2013 Ford Focus ST Long-Term Road Test

Edmunds.comEdmunds.com Member, Administrator, Moderator Posts: 10,137
edited September 2014 in Ford

image2013 Ford Focus ST Long-Term Road Test

The 2013 Ford Focus ST with the Recaro seat option features a head restraint design that some people may find uncomfortable.

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  • zimtheinvaderzimtheinvader Member Posts: 580
    I wish they'd go with the active head restraints on more cars. Where in an rear collision the headrest moves forward to catch you head but stays back a bit the rest of the time. It isn't a problem for most people but for those that it is it can be quite annoying
  • ddougyyddougyy Member Posts: 7
    Back in the day (read: a few months ago) I had a 2012 Mustang V6 base model (no leather) that had the same issue, except much worse. The headrest was not adjustable, and was tilted so far forward that if you rest your head against it, it would tilt you to look down at your legs.
  • bankerdannybankerdanny Member Posts: 1,021
    My 5-4 wife had this same issue with our Forester, compounded by the fact that she likes the seatback almost straight up and down.
  • fordson1fordson1 Unconfirmed Posts: 1,512
    That's the "chin-ups on the steering wheel" position. I see that a lot.
  • zimtheinvaderzimtheinvader Member Posts: 580
    "That's the "chin-ups on the steering wheel" position. I see that a lot."

    It is m You don't have to be up close to the steering wheel for it to be an issue. I like my legs pretty well stretched out when driving but some headrests are just a bit annoying and others aren't as much.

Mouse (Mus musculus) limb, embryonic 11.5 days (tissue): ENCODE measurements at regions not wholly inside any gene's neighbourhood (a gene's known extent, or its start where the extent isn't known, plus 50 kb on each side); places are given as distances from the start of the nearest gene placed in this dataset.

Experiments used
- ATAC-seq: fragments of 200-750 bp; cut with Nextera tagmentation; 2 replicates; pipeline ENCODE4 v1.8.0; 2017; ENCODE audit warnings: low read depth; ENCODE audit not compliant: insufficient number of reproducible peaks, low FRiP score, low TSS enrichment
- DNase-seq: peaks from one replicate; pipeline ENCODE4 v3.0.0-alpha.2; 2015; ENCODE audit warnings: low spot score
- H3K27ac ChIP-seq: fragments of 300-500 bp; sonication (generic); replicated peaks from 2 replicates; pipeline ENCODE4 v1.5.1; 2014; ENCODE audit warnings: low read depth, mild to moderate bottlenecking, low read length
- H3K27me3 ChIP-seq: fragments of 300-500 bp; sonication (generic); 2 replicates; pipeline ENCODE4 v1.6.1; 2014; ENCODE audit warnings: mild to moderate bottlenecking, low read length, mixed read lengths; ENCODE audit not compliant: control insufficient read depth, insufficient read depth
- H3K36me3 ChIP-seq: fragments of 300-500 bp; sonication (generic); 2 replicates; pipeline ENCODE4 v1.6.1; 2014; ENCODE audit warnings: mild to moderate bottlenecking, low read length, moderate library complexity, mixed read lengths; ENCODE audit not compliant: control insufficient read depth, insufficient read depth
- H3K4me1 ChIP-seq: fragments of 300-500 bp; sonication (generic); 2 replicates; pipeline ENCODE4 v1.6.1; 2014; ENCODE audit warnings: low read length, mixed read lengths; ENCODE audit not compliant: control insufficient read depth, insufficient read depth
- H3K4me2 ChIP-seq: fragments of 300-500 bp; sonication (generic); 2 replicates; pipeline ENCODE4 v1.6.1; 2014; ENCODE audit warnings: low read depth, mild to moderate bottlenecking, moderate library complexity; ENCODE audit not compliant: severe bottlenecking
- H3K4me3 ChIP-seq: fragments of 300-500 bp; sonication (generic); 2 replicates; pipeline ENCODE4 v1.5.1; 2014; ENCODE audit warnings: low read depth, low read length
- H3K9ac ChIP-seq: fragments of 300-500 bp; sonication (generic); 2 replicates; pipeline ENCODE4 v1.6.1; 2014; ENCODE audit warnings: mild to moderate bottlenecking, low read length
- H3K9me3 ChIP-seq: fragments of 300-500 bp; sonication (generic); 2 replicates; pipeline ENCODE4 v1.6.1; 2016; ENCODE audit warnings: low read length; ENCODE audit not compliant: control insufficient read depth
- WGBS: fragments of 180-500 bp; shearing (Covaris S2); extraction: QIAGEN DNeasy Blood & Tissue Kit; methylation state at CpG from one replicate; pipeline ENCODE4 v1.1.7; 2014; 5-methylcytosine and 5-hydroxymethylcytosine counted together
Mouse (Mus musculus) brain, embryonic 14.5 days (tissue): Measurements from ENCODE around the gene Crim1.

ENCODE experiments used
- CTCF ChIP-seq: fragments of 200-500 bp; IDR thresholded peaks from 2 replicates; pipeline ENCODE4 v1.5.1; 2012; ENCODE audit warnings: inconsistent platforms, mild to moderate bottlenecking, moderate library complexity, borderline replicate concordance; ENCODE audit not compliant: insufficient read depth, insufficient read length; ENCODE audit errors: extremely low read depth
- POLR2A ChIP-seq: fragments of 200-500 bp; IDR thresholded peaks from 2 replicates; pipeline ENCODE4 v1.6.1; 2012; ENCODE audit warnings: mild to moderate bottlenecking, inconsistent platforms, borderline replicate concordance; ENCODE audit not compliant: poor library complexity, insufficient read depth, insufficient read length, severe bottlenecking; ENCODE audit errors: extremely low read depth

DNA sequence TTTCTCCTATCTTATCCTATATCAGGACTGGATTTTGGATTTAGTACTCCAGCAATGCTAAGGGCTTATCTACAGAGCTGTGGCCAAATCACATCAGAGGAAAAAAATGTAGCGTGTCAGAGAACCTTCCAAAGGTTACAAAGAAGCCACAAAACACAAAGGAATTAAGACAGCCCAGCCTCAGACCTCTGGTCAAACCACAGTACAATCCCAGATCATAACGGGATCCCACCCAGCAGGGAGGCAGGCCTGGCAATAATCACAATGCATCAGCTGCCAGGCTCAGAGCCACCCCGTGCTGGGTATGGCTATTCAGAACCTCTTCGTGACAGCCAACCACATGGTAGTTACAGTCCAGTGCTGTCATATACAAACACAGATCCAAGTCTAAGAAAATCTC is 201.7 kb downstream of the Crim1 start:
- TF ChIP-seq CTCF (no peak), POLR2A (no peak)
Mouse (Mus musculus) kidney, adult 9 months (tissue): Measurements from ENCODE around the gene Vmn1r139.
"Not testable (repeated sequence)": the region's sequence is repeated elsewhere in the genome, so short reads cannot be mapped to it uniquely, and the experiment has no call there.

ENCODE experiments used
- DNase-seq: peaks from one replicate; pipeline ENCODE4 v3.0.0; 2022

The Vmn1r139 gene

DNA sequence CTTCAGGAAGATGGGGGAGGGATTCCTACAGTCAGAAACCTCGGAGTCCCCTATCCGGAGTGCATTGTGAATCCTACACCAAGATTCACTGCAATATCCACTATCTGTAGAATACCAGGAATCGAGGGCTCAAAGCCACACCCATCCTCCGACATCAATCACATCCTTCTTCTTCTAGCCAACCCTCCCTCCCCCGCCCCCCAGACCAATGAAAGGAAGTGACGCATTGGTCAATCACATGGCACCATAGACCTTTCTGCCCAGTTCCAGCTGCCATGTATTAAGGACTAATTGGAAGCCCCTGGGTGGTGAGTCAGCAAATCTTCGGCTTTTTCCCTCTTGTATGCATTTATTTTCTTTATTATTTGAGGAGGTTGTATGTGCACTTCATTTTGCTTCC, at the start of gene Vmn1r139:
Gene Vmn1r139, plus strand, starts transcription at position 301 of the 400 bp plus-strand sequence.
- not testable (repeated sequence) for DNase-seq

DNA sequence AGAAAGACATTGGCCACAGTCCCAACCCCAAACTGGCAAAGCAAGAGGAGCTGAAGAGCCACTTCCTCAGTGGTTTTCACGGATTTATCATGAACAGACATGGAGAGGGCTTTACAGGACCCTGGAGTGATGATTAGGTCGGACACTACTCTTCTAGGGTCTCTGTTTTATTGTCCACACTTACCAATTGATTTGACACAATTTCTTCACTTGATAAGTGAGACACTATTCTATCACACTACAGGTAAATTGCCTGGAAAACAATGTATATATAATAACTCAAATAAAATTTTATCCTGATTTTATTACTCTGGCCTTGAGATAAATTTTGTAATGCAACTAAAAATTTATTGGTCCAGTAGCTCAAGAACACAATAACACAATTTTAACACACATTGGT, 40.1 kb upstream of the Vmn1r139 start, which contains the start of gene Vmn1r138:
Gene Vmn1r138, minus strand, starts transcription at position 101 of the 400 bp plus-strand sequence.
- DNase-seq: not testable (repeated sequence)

If you like sitting back into the seat with your shoulders against the seat it actually doesn't matter how the seat is tilted as many of the headrests will force your head forward even if the seat is back and reclined some.

    I think most drivers don't sit back into the seat like that so it isn't a large scale problem. Either they sit more upright than the seat and have it reclined back some so that just their lower and middle back rest on it leaving some space between their head and the headrest and some probably just slouch enough that it doesn't matter where the headrest is. So you have the alert drivers that sit away from the headrest and the tired slouching ones that sit away from the headrest and only the ones that like to be upright but have the seat fully supporting the length of their back that notice it. It takes a bit but usually they just adjust the a driving position where they sit at the same angle but the seat leaves them a bit farther down their back.

    The biggest place it is noticeable, as mentioned in the article, is for passengers trying to doze off on longer drives. Since tilting the seat forward or back doesn't change the angle of the headrest in relation to the seat back it will typically be at an uncomfortable angle for resting (something drivers shouldn't do). Unless they are the type that sleeps with their heads on a pile of pillows most aren't used to getting comfortable like that.
  • greenponygreenpony Chicago, ILMember Posts: 531
    My Mustang had headrests that were about three inches high. Not much whiplash protection there, but at least I could lean my head back and look at the headliner.
  • mlavoiemlavoie Member Posts: 8
    At least you can mount them facing backwards.

    Sure looks silly but if it's an issue for you and you're making a long trip, that's a solution.
  • roadburnerroadburner Member Posts: 15,092
    If they aren't mounted backwards you can't wear a helmet in the car.

    Mine: 1995 318ti Club Sport; 2014 M235i; 2009 Cooper Clubman; 1999 Wrangler; 1996 Speed Triple Challenge Cup Replica Wife's: 2015 X1 xDrive28i Son's: 2018 330i xDrive

  • anne101anne101 Member Posts: 1
    I have a 2013 Ford Escape and I hate the head rest! It pushes my head to far forward. It's beginning to affect my back between my shoulder blades. Can I get another head rest? Please help!
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